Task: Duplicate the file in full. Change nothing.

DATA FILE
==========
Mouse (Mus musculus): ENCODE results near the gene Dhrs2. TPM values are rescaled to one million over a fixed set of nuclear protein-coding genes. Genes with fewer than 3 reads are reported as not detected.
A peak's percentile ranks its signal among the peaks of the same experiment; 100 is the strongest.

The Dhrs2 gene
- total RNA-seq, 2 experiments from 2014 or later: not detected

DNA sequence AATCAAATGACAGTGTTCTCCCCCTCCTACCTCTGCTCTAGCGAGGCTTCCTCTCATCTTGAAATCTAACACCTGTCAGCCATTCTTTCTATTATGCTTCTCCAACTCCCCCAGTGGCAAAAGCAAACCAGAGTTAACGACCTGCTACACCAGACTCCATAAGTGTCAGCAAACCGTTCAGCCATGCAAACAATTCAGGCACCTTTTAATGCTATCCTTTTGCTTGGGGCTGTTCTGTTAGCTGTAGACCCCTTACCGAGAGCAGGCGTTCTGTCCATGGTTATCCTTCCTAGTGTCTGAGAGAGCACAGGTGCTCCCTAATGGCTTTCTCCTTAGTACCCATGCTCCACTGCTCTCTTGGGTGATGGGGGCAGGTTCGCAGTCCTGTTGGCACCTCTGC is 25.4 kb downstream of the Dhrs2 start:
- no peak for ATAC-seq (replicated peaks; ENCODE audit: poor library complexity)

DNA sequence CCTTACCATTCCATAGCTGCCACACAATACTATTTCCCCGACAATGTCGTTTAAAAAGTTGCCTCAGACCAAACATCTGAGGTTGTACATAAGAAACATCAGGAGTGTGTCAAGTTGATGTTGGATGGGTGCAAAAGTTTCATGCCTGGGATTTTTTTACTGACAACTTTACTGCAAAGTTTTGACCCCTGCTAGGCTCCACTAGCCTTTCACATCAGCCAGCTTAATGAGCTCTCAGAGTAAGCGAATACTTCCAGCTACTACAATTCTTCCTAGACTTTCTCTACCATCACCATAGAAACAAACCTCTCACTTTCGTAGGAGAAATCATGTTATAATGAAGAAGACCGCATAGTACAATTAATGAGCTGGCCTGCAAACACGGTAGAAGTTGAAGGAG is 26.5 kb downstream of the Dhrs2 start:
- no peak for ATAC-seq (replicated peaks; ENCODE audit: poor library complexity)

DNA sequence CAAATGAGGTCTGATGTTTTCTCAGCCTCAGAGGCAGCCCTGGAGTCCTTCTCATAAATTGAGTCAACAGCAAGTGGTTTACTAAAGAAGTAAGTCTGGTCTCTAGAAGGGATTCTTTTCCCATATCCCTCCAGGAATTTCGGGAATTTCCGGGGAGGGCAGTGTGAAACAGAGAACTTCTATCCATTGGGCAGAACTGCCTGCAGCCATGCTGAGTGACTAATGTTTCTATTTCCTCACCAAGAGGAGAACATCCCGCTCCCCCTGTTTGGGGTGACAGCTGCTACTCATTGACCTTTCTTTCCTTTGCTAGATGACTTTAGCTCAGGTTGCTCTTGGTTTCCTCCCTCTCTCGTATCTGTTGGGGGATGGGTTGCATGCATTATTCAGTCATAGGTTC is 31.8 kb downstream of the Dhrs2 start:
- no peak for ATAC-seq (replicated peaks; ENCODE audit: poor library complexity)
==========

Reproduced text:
Mouse (Mus musculus): ENCODE results near the gene Dhrs2. TPM values are rescaled to one million over a fixed set of nuclear protein-coding genes. Genes with fewer than 3 reads are reported as not detected.
A peak's percentile ranks its signal among the peaks of the same experiment; 100 is the strongest.

The Dhrs2 gene
- total RNA-seq, 2 experiments from 2014 or later: not detected

DNA sequence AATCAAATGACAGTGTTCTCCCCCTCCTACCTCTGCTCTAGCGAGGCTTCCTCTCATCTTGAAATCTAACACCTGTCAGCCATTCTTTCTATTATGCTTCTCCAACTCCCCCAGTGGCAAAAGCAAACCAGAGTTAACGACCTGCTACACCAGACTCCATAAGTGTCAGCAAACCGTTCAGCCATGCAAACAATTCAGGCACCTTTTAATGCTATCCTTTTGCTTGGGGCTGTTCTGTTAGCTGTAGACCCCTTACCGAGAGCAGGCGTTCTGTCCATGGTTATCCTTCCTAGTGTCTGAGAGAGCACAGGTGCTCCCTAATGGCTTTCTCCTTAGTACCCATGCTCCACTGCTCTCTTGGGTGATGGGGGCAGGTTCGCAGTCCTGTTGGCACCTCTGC is 25.4 kb downstream of the Dhrs2 start:
- no peak for ATAC-seq (replicated peaks; ENCODE audit: poor library complexity)

DNA sequence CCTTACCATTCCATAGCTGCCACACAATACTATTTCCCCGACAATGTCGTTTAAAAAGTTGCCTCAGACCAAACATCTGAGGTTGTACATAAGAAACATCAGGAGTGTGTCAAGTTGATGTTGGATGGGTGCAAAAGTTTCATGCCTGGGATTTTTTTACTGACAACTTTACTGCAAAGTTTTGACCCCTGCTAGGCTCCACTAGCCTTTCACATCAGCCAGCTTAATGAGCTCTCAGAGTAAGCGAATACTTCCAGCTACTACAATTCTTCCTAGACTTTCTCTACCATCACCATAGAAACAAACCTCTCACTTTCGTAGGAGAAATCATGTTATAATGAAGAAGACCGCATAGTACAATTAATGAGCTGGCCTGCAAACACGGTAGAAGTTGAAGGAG is 26.5 kb downstream of the Dhrs2 start:
- no peak for ATAC-seq (replicated peaks; ENCODE audit: poor library complexity)

DNA sequence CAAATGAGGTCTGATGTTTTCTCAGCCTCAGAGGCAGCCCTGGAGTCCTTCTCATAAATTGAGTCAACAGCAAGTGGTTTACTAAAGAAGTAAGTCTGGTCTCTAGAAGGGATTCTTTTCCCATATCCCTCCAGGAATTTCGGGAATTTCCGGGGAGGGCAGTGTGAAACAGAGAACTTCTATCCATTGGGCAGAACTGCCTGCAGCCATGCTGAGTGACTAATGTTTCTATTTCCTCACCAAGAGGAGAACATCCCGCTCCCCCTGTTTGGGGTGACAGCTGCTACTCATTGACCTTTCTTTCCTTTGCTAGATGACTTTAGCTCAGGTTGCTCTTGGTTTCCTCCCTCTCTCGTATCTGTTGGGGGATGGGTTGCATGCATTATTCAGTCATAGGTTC is 31.8 kb downstream of the Dhrs2 start:
- no peak for ATAC-seq (replicated peaks; ENCODE audit: poor library complexity)